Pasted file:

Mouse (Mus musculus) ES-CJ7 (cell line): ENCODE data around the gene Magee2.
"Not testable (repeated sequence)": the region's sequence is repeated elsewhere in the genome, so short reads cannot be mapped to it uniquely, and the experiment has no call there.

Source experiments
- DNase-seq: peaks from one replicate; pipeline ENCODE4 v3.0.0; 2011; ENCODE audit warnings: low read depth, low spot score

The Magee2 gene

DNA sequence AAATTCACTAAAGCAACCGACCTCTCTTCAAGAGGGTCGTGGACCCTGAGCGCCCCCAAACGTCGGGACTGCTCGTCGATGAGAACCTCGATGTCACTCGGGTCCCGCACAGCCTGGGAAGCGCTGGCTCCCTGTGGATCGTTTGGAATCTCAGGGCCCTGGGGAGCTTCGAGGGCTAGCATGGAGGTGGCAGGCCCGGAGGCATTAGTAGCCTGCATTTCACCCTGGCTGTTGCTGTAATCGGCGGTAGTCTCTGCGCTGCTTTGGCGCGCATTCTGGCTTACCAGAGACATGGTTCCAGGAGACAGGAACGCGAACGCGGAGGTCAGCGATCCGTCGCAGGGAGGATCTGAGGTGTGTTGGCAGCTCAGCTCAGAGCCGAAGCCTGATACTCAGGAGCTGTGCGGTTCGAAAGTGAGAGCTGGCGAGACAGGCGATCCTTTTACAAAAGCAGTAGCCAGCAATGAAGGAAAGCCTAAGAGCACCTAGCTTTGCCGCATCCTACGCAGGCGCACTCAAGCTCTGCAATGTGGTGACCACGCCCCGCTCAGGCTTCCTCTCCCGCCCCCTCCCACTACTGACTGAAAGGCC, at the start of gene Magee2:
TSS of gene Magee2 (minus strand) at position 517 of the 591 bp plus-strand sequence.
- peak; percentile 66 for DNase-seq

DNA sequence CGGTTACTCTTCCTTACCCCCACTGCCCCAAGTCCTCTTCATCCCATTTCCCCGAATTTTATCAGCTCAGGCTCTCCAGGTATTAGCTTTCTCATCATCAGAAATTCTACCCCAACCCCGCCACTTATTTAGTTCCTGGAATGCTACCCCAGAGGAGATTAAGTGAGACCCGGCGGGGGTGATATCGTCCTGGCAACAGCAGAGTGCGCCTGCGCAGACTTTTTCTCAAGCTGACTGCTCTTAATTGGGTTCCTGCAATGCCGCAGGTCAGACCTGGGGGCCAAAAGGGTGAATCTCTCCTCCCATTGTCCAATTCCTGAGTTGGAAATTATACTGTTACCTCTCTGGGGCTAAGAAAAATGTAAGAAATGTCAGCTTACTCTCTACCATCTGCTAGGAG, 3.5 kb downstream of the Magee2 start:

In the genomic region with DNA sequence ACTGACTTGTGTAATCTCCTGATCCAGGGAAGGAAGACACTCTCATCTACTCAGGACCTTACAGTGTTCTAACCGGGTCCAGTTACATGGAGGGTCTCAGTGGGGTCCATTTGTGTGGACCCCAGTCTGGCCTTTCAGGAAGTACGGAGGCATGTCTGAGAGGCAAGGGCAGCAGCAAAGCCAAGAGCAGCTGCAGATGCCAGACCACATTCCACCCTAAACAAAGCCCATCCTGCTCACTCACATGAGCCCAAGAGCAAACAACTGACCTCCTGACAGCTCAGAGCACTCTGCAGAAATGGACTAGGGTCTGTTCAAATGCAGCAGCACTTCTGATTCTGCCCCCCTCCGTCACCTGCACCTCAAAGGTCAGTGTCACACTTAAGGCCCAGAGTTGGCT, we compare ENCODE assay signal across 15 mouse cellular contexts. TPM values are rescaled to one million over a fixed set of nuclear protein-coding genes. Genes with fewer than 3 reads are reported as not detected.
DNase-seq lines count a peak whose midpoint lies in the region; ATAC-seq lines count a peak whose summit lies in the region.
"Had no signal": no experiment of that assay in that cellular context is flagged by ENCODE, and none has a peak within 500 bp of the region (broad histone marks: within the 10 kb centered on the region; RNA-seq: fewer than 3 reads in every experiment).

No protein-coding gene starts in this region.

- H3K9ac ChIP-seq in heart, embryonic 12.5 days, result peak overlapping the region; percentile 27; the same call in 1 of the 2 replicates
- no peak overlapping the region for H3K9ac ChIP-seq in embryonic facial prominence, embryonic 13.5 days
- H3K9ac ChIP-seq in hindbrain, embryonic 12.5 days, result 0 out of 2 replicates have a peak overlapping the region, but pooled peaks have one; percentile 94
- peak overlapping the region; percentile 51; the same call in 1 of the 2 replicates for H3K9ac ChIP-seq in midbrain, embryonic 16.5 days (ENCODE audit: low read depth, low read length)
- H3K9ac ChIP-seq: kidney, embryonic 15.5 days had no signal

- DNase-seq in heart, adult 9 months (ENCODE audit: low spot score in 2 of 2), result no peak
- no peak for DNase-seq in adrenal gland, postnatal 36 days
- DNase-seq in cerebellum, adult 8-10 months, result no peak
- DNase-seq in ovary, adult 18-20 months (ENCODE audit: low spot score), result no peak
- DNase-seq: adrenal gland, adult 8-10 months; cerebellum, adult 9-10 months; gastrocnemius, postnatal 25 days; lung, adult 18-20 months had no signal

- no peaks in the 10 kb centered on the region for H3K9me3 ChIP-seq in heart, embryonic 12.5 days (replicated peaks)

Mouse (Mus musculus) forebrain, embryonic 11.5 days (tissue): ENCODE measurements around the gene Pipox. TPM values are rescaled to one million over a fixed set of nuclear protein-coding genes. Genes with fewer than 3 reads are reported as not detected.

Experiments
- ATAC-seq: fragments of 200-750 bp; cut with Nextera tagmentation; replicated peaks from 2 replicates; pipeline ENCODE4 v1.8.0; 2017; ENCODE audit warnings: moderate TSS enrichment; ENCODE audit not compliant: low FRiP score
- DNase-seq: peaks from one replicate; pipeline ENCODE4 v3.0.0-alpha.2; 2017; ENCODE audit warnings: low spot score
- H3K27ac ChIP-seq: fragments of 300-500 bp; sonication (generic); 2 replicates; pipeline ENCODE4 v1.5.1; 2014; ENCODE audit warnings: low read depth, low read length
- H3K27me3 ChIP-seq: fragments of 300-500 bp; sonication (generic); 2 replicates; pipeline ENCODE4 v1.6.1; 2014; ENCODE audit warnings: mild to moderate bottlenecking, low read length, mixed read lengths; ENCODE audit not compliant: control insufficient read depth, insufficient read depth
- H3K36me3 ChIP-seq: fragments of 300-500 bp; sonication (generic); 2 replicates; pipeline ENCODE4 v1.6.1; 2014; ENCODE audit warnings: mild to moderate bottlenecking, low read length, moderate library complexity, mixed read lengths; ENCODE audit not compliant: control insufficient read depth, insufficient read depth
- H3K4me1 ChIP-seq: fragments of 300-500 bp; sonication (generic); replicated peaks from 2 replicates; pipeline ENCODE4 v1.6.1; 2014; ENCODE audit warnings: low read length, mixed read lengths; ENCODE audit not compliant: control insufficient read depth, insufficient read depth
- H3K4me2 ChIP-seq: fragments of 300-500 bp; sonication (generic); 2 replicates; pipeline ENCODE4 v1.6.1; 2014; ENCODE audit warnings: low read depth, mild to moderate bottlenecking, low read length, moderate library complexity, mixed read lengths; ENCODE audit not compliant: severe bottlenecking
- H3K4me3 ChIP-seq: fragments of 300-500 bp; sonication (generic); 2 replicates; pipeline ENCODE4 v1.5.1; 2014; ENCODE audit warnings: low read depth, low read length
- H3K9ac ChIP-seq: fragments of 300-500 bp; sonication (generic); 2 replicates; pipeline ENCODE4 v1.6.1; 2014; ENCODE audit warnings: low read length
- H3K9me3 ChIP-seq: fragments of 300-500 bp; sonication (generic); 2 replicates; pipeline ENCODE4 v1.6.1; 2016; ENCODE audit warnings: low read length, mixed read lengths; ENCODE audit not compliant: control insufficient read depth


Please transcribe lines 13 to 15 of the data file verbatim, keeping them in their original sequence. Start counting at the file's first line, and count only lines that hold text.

No protein-coding gene starts in this region.

- H3K9ac ChIP-seq in heart, embryonic 12.5 days, result peak overlapping the region; percentile 27; the same call in 1 of the 2 replicates
- no peak overlapping the region for H3K9ac ChIP-seq in embryonic facial prominence, embryonic 13.5 days